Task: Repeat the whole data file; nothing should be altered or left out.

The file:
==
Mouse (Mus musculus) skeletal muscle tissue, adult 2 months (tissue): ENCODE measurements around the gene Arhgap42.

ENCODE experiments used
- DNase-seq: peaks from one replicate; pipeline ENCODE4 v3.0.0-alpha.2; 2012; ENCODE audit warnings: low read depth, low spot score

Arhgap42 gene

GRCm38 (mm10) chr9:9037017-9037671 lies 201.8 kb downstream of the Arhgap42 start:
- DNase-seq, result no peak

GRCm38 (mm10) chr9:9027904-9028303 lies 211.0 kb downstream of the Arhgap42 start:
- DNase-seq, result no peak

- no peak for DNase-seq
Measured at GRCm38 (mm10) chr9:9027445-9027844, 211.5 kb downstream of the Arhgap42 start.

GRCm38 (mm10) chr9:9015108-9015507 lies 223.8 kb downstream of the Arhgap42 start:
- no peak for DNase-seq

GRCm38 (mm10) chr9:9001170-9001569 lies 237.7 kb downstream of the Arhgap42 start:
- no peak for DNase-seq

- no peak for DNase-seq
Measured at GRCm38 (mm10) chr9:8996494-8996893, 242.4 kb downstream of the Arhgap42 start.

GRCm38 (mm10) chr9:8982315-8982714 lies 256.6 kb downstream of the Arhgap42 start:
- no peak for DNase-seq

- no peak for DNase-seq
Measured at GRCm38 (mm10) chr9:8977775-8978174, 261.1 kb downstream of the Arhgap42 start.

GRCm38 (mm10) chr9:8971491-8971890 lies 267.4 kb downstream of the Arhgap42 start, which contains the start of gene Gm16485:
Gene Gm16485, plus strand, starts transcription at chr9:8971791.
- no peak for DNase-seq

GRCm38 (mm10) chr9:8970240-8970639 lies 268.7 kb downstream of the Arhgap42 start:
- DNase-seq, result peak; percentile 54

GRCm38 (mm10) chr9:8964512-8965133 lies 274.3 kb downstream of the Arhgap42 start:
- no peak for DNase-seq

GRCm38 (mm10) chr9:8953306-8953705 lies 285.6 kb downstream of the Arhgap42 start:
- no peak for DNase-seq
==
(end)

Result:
Mouse (Mus musculus) skeletal muscle tissue, adult 2 months (tissue): ENCODE measurements around the gene Arhgap42.

ENCODE experiments used
- DNase-seq: peaks from one replicate; pipeline ENCODE4 v3.0.0-alpha.2; 2012; ENCODE audit warnings: low read depth, low spot score

Arhgap42 gene

GRCm38 (mm10) chr9:9037017-9037671 lies 201.8 kb downstream of the Arhgap42 start:
- DNase-seq, result no peak

GRCm38 (mm10) chr9:9027904-9028303 lies 211.0 kb downstream of the Arhgap42 start:
- DNase-seq, result no peak

- no peak for DNase-seq
Measured at GRCm38 (mm10) chr9:9027445-9027844, 211.5 kb downstream of the Arhgap42 start.

GRCm38 (mm10) chr9:9015108-9015507 lies 223.8 kb downstream of the Arhgap42 start:
- no peak for DNase-seq

GRCm38 (mm10) chr9:9001170-9001569 lies 237.7 kb downstream of the Arhgap42 start:
- no peak for DNase-seq

- no peak for DNase-seq
Measured at GRCm38 (mm10) chr9:8996494-8996893, 242.4 kb downstream of the Arhgap42 start.

GRCm38 (mm10) chr9:8982315-8982714 lies 256.6 kb downstream of the Arhgap42 start:
- no peak for DNase-seq

- no peak for DNase-seq
Measured at GRCm38 (mm10) chr9:8977775-8978174, 261.1 kb downstream of the Arhgap42 start.

GRCm38 (mm10) chr9:8971491-8971890 lies 267.4 kb downstream of the Arhgap42 start, which contains the start of gene Gm16485:
Gene Gm16485, plus strand, starts transcription at chr9:8971791.
- no peak for DNase-seq

GRCm38 (mm10) chr9:8970240-8970639 lies 268.7 kb downstream of the Arhgap42 start:
- DNase-seq, result peak; percentile 54

GRCm38 (mm10) chr9:8964512-8965133 lies 274.3 kb downstream of the Arhgap42 start:
- no peak for DNase-seq

GRCm38 (mm10) chr9:8953306-8953705 lies 285.6 kb downstream of the Arhgap42 start:
- no peak for DNase-seq